Fraudster now ‘can’t get job as Uber driver’
A disgraced Victorian bureaucrat formerly responsible for a $10 billion budget now can't get a job as an Uber driver, a court heard on Friday.
Nino Napoli, 64, resigned in the wake of a 2015 investigation by Victoria's anti-corruption body IBAC, which revealed his complex scheme to defraud the Department of Education out of half a million dollars.
Since then he has struggled to find work, his defence counsel Jim Shaw told the Victorian County Court.
"He had tried to get a job as an Uber driver at one point, but because he had pending criminal charges he couldn't get a job doing that," Mr Shaw said. "That's what he's been reduced to."
Mr Napoli and his cousin Carlo Squillacioti, 62, appeared via videolink for a pre-sentencing hearing in front of Judge George Georgiou, after each pleaded guilty to conspiracy to defraud and conspiracy to pervert the course of justice.
The charges relate to a complex "banker schools" scheme operating from 2007 to 2014 when Mr Napoli was a high-ranking Department of Education and Training bureaucrat.
The court previously heard Mr Napoli would transfer taxpayer money to certain public schools, and the schools would then distribute the money to companies owned by Mr Napoli's friends and family.
Schools would send the money after receiving fraudulent invoices for work including printing, transport, filmmaking programs, and training content - sometimes in exchange for work done but "improperly" awarded to Mr Napoli's associates' companies without a tender process, and sometimes for no work at all.
Some of the companies were owned by Mr Squillacioti, who personally benefited $58,000 from the rort, compared to Mr Napoli's personal benefit of $95,000.
Mr Shaw argued to the court the "gravity of offending" of Mr Napoli and Mr Squillacioti was lower because sometimes the work the companies were being paid to complete was actually completed.
"Nino Napoli took the view that the department was getting value for money" when he improperly awarded contracts to his friends and family, Mr Shaw said.
But Judge Georgiou grilled the lawyer on this point.
"There does not seem to be any evidence supporting the proposition that this was done, also, to benefit the department," he said.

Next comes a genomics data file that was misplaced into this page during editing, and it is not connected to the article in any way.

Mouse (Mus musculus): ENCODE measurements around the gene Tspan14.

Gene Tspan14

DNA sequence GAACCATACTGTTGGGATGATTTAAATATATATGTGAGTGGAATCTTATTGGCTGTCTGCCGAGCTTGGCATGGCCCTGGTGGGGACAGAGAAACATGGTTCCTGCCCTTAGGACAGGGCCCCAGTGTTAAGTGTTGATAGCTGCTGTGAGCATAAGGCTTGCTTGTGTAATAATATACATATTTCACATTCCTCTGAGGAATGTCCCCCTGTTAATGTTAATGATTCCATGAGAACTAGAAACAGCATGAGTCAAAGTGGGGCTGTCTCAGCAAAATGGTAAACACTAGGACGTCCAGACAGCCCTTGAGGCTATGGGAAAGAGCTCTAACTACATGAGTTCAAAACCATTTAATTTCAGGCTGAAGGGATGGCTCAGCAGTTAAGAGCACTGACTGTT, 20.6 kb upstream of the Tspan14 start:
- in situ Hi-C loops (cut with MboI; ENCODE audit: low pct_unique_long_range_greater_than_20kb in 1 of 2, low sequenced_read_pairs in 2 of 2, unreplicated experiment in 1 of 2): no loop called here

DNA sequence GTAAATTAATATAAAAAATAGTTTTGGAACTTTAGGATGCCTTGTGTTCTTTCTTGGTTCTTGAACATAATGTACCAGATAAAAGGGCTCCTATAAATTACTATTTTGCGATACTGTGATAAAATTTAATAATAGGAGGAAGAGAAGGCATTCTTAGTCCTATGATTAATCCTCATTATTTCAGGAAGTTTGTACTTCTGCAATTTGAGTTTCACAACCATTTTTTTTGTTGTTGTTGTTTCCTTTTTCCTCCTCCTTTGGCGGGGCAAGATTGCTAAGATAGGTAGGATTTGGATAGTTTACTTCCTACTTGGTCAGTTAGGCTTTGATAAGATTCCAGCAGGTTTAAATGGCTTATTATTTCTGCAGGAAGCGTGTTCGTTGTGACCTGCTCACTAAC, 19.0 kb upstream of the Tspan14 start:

"You accept, don't you, that some of the work invoiced was not done?
"I take it your client was on a very comfortable income throughout the period of this offending.
"Why shouldn't I find that this was committed purely out of greed?"
The defence counsel said Mr Napoli had gotten caught up in a culture of "privilege" and "invincibility" at the Department of Education. Multiple high-level bureaucrats from the time are either facing charges or are already sentenced.
"They had too much freedom," Mr Shaw said. "They had too much power."
The investigation led to Mr Napoli's resignation in 2015, after 40 years with the department, where he started as a payroll officer before he "rose through the ranks" to have responsibility for $10 billion.
"He knows he brought it upon himself, but the department was something that was his life, really," Mr Shaw said.
"His reputation is in tatters."
Mr Shaw asked the judge to consider a community corrections order for Mr Napoli so he could look after his elderly mother, who had left her nursing home after cases of COVID-19 emerged in the home.
Mr Napoli had thought "long and hard about his offending", he said.
In this case of Mr Squillacioti, the counsel said the attention the high-profile case had received had hurt his businesses.
"Their reputation was seriously tarnished, he had some serious financial problems, the banks foreclosed … the notoriety of this case has punished him," he said.
His references attested Mr Squillacioti was "embarrassed, ashamed, and remorseful".
The pre-sentencing hearings continue on August 19.
Originally published as Fraudster now 'can't get job as Uber driver'